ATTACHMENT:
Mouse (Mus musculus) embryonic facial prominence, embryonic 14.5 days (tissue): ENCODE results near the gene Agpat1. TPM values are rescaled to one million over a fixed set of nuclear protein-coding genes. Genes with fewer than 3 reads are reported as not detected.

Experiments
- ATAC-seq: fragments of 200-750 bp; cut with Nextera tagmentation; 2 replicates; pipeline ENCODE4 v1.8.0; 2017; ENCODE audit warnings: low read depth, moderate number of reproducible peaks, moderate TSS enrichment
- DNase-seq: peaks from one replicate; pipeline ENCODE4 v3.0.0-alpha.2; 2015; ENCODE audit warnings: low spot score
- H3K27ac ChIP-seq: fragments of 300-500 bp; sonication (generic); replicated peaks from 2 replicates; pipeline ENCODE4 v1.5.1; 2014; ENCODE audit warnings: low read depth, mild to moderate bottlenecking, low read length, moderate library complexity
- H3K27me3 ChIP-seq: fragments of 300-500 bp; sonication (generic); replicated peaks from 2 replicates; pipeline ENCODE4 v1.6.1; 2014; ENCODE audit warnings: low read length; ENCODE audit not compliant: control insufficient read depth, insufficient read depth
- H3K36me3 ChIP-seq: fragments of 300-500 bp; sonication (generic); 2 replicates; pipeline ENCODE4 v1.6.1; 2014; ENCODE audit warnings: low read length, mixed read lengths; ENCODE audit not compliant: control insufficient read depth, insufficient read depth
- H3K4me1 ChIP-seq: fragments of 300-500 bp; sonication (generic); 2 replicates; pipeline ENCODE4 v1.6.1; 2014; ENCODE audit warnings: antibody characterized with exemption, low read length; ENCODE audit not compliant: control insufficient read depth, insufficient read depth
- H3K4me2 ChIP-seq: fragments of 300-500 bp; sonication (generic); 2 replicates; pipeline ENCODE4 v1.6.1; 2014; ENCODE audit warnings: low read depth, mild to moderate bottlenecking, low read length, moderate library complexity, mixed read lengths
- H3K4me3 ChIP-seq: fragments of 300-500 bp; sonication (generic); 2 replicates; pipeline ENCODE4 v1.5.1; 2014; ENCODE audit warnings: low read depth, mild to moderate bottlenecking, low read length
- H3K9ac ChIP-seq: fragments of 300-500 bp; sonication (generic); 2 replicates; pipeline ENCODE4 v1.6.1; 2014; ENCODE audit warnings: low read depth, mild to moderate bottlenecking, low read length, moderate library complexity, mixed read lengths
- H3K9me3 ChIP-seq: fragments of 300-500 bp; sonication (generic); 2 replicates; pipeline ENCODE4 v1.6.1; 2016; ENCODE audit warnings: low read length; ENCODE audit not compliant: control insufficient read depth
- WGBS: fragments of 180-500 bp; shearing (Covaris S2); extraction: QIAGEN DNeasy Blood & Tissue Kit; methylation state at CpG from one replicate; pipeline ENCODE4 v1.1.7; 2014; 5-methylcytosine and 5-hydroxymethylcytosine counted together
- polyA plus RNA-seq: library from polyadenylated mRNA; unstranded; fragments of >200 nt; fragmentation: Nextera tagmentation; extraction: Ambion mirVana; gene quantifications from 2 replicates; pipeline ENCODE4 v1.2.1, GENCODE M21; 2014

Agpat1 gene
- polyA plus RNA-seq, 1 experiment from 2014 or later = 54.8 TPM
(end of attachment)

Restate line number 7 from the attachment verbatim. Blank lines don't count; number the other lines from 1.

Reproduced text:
- H3K36me3 ChIP-seq: fragments of 300-500 bp; sonication (generic); 2 replicates; pipeline ENCODE4 v1.6.1; 2014; ENCODE audit warnings: low read length, mixed read lengths; ENCODE audit not compliant: control insufficient read depth, insufficient read depth